Don’t underestimate yourself, for human beings have unlimited potential.

One day, volunteers entered a motel in Gilroy, “the garlic capital of the world,” south east of the San Francisco Bay Area. Soni Patel, the newly appointed manager of the motel, bluntly told them that the establishment was but a transit stop for druggies and scum, imply ing that they might not be the best audience for the books.

The volunteers suggested that sharing the good thoughts in the book with people on the fringe of society might be even more worth while. To their delight, Patel agreed to try the books out, and he even referred the volunteers to a few more motels nearby. He gave detailed directions to those places, and he told the volunteers that he would call ahead of them to inform the other hotels that “A group of Tzu Chi volunteers would deliver good books to them.”

Driving north on U.S. Route 101 north of San Francisco, the volunteers arrived at Windsor, located in Sonoma County, the largest producer of California’s Wine Country region. The manager of a hotel there accepted 20 copies of Jing Si Aphorisms from volunteers. She browsed one of the copies and smiled at the aphorisms that met her eyes: “Don’t underestimate yourself, for human beings have unlimited potential,” and “With confidence, perseverance, and courage, nothing is impossible.” She smiled because those sayings happened to resonate with her mood at the moment.

Further north, the volunteers reached Ukiah, the seat of Mendocino County. Near this small town is the City of Ten Thousand Buddhas, an international Buddhist community and monastery. Of the 13,000 residents in Ukiah, fewer than 30 are Asian Americans. Zhang Ji Yu (張濟宇) is the Tzu Chi contact person in the town. He told the volunteers that few people there had ever heard of Tzu Chi, which might be more recognized in his neck of the woods by the homeless who had received aid from the foundation.

There were 18 motels in Ukiah, nine out of ten owned by people originally from India. Business was slow due to the prevailing economic recession, and occupancy was dismal. When volunteers walked into one of the motels, the proprietor brightened up momentarily, thinking that he was getting some business. He was extremely disappointed when he found that he was wrong.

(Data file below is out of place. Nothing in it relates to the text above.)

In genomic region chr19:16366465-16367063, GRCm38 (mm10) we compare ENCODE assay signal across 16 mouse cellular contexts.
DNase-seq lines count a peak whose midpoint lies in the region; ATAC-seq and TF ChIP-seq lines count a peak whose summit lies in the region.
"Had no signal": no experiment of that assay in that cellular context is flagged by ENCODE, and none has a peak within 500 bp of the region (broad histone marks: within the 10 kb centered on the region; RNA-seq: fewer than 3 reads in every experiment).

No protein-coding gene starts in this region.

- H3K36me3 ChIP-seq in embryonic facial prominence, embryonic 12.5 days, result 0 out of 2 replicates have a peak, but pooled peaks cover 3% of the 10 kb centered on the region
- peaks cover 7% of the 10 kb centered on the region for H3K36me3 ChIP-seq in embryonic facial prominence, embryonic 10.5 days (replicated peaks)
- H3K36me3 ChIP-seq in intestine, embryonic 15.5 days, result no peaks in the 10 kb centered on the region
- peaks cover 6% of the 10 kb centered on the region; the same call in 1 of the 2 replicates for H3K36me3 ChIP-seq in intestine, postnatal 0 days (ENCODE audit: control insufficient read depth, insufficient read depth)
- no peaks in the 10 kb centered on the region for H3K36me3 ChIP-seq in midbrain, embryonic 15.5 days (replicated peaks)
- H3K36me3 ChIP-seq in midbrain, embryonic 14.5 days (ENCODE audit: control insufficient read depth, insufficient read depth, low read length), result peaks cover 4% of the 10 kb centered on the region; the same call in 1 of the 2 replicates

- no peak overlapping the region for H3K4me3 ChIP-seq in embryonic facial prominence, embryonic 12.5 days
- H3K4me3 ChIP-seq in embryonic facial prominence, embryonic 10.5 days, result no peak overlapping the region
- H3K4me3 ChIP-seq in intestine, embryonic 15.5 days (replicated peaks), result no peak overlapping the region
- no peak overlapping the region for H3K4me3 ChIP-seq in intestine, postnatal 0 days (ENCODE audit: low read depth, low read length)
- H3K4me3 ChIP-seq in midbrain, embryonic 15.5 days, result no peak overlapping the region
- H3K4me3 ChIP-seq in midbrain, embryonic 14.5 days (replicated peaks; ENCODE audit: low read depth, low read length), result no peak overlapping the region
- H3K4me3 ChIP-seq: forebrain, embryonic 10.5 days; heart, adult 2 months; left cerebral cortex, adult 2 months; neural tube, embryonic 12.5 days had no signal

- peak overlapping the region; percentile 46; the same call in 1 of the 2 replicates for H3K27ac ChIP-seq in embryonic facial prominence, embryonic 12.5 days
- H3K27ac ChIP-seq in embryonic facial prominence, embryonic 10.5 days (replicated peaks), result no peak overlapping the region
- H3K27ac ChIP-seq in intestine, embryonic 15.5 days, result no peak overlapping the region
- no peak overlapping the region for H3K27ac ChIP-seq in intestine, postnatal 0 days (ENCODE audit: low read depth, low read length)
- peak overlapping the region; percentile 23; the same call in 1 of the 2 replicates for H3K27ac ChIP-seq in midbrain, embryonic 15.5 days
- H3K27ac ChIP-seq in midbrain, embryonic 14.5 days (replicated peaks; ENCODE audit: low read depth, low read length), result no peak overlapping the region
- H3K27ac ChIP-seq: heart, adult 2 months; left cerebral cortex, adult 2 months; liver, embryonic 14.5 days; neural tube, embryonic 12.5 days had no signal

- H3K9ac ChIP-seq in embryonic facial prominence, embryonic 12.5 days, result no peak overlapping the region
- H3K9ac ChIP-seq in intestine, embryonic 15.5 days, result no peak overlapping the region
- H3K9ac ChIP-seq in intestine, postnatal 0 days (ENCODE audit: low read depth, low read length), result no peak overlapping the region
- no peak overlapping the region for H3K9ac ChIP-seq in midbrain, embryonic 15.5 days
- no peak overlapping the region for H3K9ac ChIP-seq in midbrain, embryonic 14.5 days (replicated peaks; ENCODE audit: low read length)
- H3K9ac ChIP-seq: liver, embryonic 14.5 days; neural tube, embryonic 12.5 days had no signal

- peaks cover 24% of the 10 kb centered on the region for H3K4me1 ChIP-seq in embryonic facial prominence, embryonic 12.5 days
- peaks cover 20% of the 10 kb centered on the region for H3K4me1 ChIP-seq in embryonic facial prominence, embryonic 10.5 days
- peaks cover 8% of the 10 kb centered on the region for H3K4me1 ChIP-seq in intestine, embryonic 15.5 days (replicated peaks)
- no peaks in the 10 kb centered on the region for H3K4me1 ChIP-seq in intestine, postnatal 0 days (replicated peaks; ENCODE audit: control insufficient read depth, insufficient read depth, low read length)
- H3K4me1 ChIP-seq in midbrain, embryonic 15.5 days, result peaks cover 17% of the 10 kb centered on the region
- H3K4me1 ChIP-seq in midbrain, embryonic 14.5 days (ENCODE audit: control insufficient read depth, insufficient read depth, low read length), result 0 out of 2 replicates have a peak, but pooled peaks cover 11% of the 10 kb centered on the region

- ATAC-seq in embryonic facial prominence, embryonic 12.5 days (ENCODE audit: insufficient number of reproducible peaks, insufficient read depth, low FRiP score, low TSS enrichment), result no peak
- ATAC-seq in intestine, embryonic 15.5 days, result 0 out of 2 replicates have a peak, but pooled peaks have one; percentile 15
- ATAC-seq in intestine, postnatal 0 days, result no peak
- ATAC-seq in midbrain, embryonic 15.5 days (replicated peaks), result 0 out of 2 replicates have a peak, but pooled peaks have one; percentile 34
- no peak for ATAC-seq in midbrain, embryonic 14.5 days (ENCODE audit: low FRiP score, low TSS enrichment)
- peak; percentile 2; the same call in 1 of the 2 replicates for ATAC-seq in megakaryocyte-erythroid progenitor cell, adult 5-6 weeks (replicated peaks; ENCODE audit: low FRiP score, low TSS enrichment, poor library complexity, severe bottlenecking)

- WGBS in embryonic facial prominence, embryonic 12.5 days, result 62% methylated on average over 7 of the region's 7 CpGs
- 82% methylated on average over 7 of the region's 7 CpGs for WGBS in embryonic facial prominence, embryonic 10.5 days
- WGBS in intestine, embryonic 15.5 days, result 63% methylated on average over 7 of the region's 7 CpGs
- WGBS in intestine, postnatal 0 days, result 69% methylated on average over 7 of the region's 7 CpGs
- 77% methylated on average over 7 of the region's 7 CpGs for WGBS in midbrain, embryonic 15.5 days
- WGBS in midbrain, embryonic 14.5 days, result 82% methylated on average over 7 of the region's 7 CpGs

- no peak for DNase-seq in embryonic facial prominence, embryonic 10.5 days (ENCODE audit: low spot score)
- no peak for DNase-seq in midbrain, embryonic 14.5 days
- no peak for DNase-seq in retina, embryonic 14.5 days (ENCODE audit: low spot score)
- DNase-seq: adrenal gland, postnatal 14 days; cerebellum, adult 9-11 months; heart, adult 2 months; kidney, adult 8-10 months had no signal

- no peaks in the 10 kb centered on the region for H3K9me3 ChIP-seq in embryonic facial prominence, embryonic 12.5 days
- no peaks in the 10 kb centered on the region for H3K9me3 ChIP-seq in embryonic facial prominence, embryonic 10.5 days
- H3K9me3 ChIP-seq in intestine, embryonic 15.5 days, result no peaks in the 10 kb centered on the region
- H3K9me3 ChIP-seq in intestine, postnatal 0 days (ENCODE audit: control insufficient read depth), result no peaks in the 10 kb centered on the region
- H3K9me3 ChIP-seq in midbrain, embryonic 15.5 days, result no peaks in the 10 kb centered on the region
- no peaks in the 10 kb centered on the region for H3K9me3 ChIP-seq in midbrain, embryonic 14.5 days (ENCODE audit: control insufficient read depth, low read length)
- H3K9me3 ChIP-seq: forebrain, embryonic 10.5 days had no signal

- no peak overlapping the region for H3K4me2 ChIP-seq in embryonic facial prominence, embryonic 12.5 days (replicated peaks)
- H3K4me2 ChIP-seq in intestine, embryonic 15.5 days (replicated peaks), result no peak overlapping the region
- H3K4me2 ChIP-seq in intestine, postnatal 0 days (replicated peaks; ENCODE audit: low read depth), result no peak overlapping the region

The volunteers patiently explained to the proprietor the purpose of their visit. They said that people had purchased copies of Jing Si Aphorisms to be given to establishments just like his, all free of charge. “Free” seemed to be the only word in their presentation that urged him to listen on.

Volunteer Zhang Ji Yu told him about Tzu Chi’s routine aid distributions in the town. Then the volunteers listened attentively to the owner as he spilled his worry over the gloomy prospect his industry was facing. They gave him warm words to cheer him up, and he seemed to feel better.

In all, the volunteers successfully distributed the Aphorisms books to 15 motels in Ukiah.

In late June 2013, volunteers braved a heat wave and went back to motels in Modesto, east of San Jose, that they had previously visited. Some guests had taken the Aphorisms books with them when they checked out, and the volunteers went to replenish the supplies. They gave out a total of 325 copies.

Roger Patel, the proprietor at Hacienda Inn, told the volunteers that he himself had read the aphorisms. The one that he liked the most was: “A person with a generous heart and compassion for all living beings leads the most blessed life.” He told the volunteers that he would make a point of asking his cleaning staff to put the books beside the lamps so they would be conspicuous and inviting.

In San Jose, inn manager Mitesh Patel, third from left, and visiting Tzu Chi volunteers all hold copies of Jing Si Aphorisms.

If we can reduce our desires, there is nothing really worth getting upset about.

There are 350 hotels and motels of all shapes and sizes in Las Vegas, Nevada. Many of the largest hotel, casino, and resort properties on the globe are located on the Las Vegas Strip. Many smaller properties also vie for a piece of the action. It is estimated that there are more than 140,000 guestrooms in Las Vegas.

With so many potential destinations for Jing Si Aphorisms, Tzu Chi volunteers in Las Vegas thought it would not be too hard to give out the free books when they first kicked off the project. Many of the properties that they visited gave them rather encouraging signals at first, and their staff asked volunteers to come back to them later. However, when the volunteers did, they could not reach the hotel personnel in any way. Those people became unreachable by phone or e mail, or they simply refused to meet with volunteers already on their premises.

A hotel manager confided in private to the volunteers that the real reason his company had declined Tzu Chi’s offer of free books was purely a matter of dollars and cents—not of acquiring the book, but of maintenance. Though the books are free of charge, their upkeep is not. If the hotel agreed to feature the book in its guestrooms, it would need to set aside a storage space for the inventory of the book, its housekeeping staff would need to check each time they cleaned a room to see if the book was still in the night stand, and an employee would need to push a cart of new books to restock the guestrooms as needed. All this activity would cost the hotel $4,000 every three months. These extra expenses would not sit well with the management.